If hyperbole fails try meiosis. Cameron finds economic news ‘less exciting’

The economic news today — GDP growth in the UK falling to the slowest rate in three years (Daily Telegraph) — was so bad David Cameron must have realised that the hyperbole he has been using was inappropriate. So he gave meiosis (use of terms that gives impression that something is less important than it is) a go, describing the news (BBC) as “less exciting” than the previous quarter.

Throughout the campaign Cameron and Osborne have been talking up the Conservatives economic success. While economists have been casting doubt on their claims (Two thirds of economists say Coalition austerity harmed the economy) most people seem to have believed them. Labour has signally failed to alter this belief.

I wonder who dreamed up the idea of dismissing the very bad GDP figures as “less exciting” but the intent was clearly to dismiss the figure as less important than it really is.

The Literary Devices website defines meiosis as,  “a witty understatement that belittles or dismisses something or somebody, particularly by making use of terms that gives impression that something is less important than it is or it should be”.

Is this playing with words or simply political rhetoric?

Moors murder backs UKIP, the transgender lesbian candidate and more election news at Mail online

The Daily Mail online did not become the most visited English language news website in the world but failing to understand what its readers want. So I took a look this evening at its UK home page to see what it is saying about the election.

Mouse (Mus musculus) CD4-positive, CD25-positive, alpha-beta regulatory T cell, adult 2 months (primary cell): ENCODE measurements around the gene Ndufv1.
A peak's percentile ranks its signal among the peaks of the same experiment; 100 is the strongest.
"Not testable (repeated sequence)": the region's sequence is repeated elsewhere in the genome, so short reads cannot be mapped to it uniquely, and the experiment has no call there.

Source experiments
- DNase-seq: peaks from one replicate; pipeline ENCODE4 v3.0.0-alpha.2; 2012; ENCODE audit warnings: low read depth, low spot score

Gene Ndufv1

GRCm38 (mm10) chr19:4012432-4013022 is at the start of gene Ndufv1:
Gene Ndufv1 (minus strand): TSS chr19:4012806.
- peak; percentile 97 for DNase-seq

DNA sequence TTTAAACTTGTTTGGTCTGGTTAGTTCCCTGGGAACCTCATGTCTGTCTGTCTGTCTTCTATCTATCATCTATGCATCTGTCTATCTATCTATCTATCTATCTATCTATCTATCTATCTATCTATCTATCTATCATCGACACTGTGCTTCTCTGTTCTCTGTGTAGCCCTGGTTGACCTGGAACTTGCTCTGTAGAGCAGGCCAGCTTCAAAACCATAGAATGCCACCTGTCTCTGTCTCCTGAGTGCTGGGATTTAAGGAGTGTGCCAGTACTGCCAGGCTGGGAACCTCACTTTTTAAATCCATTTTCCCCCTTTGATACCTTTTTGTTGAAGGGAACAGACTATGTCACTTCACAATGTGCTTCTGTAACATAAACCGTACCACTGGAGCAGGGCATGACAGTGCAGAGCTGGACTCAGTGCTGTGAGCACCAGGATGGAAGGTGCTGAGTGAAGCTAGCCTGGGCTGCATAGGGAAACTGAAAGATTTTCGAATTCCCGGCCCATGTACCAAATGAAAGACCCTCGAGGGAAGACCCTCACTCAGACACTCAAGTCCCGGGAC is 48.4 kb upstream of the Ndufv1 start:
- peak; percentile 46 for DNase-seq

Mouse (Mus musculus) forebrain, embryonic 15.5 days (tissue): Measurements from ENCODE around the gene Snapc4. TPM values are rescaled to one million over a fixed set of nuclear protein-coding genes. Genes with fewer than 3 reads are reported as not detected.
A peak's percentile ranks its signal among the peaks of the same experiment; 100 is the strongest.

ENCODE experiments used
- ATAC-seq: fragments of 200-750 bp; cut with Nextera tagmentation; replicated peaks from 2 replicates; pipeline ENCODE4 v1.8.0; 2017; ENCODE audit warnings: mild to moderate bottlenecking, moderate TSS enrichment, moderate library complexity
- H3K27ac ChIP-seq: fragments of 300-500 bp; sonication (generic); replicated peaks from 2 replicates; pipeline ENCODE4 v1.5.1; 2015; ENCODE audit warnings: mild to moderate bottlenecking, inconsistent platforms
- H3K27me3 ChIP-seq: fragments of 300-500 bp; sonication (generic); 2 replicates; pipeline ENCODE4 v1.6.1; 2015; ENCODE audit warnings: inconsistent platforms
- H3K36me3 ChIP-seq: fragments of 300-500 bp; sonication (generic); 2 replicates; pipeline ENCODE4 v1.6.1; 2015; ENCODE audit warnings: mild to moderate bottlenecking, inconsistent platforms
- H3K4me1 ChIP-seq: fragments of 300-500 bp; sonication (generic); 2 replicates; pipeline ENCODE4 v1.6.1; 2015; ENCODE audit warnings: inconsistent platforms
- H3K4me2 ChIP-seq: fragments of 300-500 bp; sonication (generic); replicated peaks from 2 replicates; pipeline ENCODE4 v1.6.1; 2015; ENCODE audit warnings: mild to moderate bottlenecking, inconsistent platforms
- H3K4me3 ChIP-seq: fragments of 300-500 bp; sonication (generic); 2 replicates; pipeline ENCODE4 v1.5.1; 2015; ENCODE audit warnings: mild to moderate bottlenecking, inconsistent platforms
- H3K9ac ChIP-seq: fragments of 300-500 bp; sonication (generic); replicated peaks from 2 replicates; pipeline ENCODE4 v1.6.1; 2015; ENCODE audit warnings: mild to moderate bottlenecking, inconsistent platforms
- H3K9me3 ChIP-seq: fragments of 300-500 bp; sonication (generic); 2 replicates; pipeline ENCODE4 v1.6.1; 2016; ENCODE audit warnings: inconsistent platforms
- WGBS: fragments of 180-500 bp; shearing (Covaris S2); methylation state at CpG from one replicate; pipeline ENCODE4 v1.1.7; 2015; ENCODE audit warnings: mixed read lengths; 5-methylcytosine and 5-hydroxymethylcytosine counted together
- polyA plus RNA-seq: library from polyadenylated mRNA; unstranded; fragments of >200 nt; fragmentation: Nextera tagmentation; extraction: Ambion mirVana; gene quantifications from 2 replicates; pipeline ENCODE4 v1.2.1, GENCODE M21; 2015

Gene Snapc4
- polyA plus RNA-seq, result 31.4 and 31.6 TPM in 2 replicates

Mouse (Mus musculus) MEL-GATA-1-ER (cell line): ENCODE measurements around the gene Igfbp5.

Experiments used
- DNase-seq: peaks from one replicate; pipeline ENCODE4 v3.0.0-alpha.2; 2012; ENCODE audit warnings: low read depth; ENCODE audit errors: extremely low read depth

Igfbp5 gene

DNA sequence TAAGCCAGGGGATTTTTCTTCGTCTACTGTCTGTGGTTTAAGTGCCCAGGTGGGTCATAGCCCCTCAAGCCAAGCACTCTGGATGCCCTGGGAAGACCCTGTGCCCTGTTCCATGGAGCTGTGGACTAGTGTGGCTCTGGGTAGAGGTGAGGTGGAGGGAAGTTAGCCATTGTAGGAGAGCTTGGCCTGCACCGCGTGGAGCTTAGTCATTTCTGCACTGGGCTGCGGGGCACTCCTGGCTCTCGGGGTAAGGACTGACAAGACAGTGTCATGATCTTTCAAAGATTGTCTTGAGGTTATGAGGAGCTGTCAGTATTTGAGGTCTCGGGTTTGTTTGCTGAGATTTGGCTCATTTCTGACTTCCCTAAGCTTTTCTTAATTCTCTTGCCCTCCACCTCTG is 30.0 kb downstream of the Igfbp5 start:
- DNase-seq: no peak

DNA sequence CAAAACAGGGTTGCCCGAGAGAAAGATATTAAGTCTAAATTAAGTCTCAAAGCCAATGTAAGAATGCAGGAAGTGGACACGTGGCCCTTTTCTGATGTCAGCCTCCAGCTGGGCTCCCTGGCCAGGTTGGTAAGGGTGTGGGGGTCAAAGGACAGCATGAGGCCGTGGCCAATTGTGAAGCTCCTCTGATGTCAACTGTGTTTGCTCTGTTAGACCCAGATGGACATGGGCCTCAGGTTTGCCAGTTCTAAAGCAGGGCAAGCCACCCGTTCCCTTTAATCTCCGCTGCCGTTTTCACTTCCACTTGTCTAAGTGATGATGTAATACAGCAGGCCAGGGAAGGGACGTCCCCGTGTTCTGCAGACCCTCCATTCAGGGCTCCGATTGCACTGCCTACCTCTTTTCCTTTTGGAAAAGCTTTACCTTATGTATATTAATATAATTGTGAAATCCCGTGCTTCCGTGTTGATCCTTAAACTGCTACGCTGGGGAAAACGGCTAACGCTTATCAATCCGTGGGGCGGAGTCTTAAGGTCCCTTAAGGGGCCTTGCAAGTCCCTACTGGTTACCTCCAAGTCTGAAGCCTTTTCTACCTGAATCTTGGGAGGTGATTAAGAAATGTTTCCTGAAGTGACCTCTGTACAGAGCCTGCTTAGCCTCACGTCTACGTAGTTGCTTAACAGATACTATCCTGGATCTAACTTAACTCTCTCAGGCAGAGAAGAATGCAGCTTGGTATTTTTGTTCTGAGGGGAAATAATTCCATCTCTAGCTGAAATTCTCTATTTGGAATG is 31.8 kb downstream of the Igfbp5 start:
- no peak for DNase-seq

I needed to scroll down some way to find the first reference: Ian Brady, the Moors murder supports UKIP.

A lot further down there is a much bigger story (in space allocated) with the heading: At last, some election passion…love triangle of sex-change candidate and lesbian lovers. And who do they represent? The Liberal Democrats, of course.

Just under that there are six small links to election stories.

What more is there to say?

‘An election of closed doors and closed minds’

My headline is part of the introduction to yesterday’s Observer media column by Peter Preston, former editor of the Guardian. The closed doors hide politicians who are refusing to the meet the electorate and the closed minds are found if you, “wade through the digital comment at the bottom of so many election pieces and you stumble into web swamps heaving with hate”.

Preston points out that in 2010 national newspaper day sales were 10.9m: now they are 7.6. In the same period membership of political parties has shrunk from 1.3% of the electorate to 0.8%.

He writes: